U.S. Military Looking to Change the Way They Attract and Manage Talent

U.S. Military Looking to Change the Way They Attract and Manage Talent

U.S. Army General, James McConville, made a statement on Monday saying the service needs to find new ways of attracting, managing and diversifying their ranks – which currently consist of individuals from military families.

To start, they plan on changing the way they’re managing their current force. “We are doing a lot in talent management,” McConville said. “We are actually changing our personnel system to a talent management system.”

According to McConville, the Army currently has an industrial-age system that manages people by two variables: captain of infantry or sergeant of engineers. The Army also has three different personnel systems for National Guard, for Reserve and for the Active force, so their talent management strategies are a bit skewed.

“We recognize that and, as we go into the future, we want a system that is going to manage each person’s individual talents. Rather than you be defined by two variables, we are going to define you by 25 variables,” McConville said.

Talent management can be seen as a business strategy that is integrated within all of the workforce related processes of the organization – like attracting and retaining talented individuals. In the Army’s case, talent management systems can identify and manage each recruiters skills and capabilities, and help them by creating an effective succession plan that makes sure individuals are properly trained and ready to assume the next position in their career path.

Right now, 79 percent of people that come into the Army have a family member that served in the military, according to McConville. They want to revolutionize this by exposing the Army to more people and in a more influential way. “We don’t want to become isolated. I think it is very, very important that we represent the total diversity of the United States of America,” McConville added.

He stressed that “only 29 percent of American youth are qualified to come into the military” because they fail to meet certain physical, mental and moral standards required for service. Not only that, but the Army has other service competitors they have to beat in order to gain more recruits, like the Navy or Airforce.

“We need to expose the Army more to people. There is a reason why kids of military officers and NCOs go into the Army, because they know it,” McConville said. “I grew up in Boston. There was very little military around. We had a few kids in the neighborhood go in the service, mainly because their dads were enlisted during the Korean War or during World War II so we are trying to open up the aperture,” he said. “We don’t want to be a family business or a military business because we want to give everyone the opportunity to serve.”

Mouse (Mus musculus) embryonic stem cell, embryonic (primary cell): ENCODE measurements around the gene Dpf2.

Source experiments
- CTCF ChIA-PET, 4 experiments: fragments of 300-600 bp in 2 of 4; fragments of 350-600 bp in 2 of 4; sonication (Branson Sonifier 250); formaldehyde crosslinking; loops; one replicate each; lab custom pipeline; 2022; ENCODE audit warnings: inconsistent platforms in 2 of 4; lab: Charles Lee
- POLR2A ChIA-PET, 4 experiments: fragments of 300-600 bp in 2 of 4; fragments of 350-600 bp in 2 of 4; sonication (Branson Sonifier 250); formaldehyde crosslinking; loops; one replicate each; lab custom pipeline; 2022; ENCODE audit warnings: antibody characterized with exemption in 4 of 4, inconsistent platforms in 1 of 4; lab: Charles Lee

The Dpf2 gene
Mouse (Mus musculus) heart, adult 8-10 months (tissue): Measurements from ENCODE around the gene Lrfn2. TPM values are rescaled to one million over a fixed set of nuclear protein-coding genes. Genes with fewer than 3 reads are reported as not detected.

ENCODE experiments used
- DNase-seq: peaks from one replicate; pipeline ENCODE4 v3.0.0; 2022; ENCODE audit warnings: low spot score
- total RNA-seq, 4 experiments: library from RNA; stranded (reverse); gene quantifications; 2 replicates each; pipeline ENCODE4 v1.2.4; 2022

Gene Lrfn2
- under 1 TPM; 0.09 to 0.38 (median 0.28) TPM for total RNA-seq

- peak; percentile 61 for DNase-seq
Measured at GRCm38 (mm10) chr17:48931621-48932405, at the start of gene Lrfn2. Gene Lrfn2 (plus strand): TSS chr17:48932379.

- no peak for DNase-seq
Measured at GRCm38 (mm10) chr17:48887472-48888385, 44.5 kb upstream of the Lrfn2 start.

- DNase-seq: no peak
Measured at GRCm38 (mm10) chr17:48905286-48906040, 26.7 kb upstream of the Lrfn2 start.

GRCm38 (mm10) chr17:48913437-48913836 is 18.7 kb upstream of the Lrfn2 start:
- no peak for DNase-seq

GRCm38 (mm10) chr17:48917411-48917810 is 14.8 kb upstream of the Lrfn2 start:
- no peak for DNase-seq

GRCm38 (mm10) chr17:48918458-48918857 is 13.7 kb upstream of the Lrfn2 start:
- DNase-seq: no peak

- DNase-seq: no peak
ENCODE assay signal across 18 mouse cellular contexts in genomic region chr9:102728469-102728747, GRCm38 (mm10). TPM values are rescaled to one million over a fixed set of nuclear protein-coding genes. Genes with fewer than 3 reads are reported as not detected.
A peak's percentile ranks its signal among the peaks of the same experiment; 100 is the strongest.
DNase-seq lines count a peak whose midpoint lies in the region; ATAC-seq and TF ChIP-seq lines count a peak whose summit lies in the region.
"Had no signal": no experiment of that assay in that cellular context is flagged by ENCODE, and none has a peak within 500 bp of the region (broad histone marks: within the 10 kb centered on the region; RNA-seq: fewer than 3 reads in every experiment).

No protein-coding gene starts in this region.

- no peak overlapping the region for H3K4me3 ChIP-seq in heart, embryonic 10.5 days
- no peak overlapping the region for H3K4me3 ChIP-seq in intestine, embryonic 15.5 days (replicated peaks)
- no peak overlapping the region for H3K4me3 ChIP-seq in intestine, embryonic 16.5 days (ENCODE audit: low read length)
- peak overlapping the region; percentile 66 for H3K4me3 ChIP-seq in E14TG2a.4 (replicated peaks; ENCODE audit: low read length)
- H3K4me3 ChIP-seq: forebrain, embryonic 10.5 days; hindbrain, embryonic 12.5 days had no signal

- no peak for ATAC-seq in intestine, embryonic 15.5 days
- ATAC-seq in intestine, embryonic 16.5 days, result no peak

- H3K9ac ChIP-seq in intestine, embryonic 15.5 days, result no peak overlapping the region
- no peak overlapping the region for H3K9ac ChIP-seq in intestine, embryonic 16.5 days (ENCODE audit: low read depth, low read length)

Read his full statement here.


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Elizabeth Quirk

Liz is a leading enterprise technology writer covering Enterprise Resource Planning (ERP), Business Process Management (BPM) and Talent Management Suites (TMS) at Solutions Review. She writes to bridge the gap between consumer and technical expert to help readers understand what they're looking for. Liz attended Massachusetts College of Liberal Arts, where she obtained her Bachelor of Arts Degree in English and Communications. You can reach her at equirk@solutionsreview.com
Elizabeth Quirk

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About Elizabeth Quirk

Liz is a leading enterprise technology writer covering Enterprise Resource Planning (ERP), Business Process Management (BPM) and Talent Management Suites (TMS) at Solutions Review. She writes to bridge the gap between consumer and technical expert to help readers understand what they're looking for. Liz attended Massachusetts College of Liberal Arts, where she obtained her Bachelor of Arts Degree in English and Communications. You can reach her at equirk@solutionsreview.com

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